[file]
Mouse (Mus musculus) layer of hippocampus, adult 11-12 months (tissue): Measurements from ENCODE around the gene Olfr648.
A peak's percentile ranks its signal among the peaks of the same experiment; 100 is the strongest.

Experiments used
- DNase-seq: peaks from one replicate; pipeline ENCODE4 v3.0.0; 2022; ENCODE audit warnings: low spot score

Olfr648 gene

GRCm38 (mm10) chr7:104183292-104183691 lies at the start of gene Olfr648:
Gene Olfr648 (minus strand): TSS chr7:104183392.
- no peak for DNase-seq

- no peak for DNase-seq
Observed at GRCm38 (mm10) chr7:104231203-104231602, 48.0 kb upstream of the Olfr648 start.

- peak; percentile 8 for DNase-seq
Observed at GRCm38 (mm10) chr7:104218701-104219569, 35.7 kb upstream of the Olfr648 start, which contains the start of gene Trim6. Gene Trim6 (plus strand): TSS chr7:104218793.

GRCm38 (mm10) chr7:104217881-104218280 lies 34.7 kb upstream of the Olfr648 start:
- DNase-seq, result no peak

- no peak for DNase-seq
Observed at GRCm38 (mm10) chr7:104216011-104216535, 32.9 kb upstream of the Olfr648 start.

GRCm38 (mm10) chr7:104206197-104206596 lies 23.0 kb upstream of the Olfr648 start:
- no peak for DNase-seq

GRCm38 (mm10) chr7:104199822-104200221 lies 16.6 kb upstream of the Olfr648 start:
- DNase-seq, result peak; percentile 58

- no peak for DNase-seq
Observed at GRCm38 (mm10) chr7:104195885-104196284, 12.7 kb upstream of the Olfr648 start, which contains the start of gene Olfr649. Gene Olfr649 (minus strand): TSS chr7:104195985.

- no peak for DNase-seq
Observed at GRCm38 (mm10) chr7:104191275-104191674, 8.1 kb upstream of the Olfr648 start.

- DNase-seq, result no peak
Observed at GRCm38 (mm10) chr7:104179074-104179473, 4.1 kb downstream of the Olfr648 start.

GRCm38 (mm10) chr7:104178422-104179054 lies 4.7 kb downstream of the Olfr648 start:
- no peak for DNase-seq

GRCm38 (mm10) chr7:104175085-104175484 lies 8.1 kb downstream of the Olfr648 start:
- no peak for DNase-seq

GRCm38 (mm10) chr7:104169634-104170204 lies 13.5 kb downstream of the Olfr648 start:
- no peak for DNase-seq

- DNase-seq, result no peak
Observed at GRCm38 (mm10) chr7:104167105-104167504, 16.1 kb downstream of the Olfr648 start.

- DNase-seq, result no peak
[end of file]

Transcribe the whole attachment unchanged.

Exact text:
Mouse (Mus musculus) layer of hippocampus, adult 11-12 months (tissue): Measurements from ENCODE around the gene Olfr648.
A peak's percentile ranks its signal among the peaks of the same experiment; 100 is the strongest.

Experiments used
- DNase-seq: peaks from one replicate; pipeline ENCODE4 v3.0.0; 2022; ENCODE audit warnings: low spot score

Olfr648 gene

GRCm38 (mm10) chr7:104183292-104183691 lies at the start of gene Olfr648:
Gene Olfr648 (minus strand): TSS chr7:104183392.
- no peak for DNase-seq

- no peak for DNase-seq
Observed at GRCm38 (mm10) chr7:104231203-104231602, 48.0 kb upstream of the Olfr648 start.

- peak; percentile 8 for DNase-seq
Observed at GRCm38 (mm10) chr7:104218701-104219569, 35.7 kb upstream of the Olfr648 start, which contains the start of gene Trim6. Gene Trim6 (plus strand): TSS chr7:104218793.

GRCm38 (mm10) chr7:104217881-104218280 lies 34.7 kb upstream of the Olfr648 start:
- DNase-seq, result no peak

- no peak for DNase-seq
Observed at GRCm38 (mm10) chr7:104216011-104216535, 32.9 kb upstream of the Olfr648 start.

GRCm38 (mm10) chr7:104206197-104206596 lies 23.0 kb upstream of the Olfr648 start:
- no peak for DNase-seq

GRCm38 (mm10) chr7:104199822-104200221 lies 16.6 kb upstream of the Olfr648 start:
- DNase-seq, result peak; percentile 58

- no peak for DNase-seq
Observed at GRCm38 (mm10) chr7:104195885-104196284, 12.7 kb upstream of the Olfr648 start, which contains the start of gene Olfr649. Gene Olfr649 (minus strand): TSS chr7:104195985.

- no peak for DNase-seq
Observed at GRCm38 (mm10) chr7:104191275-104191674, 8.1 kb upstream of the Olfr648 start.

- DNase-seq, result no peak
Observed at GRCm38 (mm10) chr7:104179074-104179473, 4.1 kb downstream of the Olfr648 start.

GRCm38 (mm10) chr7:104178422-104179054 lies 4.7 kb downstream of the Olfr648 start:
- no peak for DNase-seq

GRCm38 (mm10) chr7:104175085-104175484 lies 8.1 kb downstream of the Olfr648 start:
- no peak for DNase-seq

GRCm38 (mm10) chr7:104169634-104170204 lies 13.5 kb downstream of the Olfr648 start:
- no peak for DNase-seq

- DNase-seq, result no peak
Observed at GRCm38 (mm10) chr7:104167105-104167504, 16.1 kb downstream of the Olfr648 start.

- DNase-seq, result no peak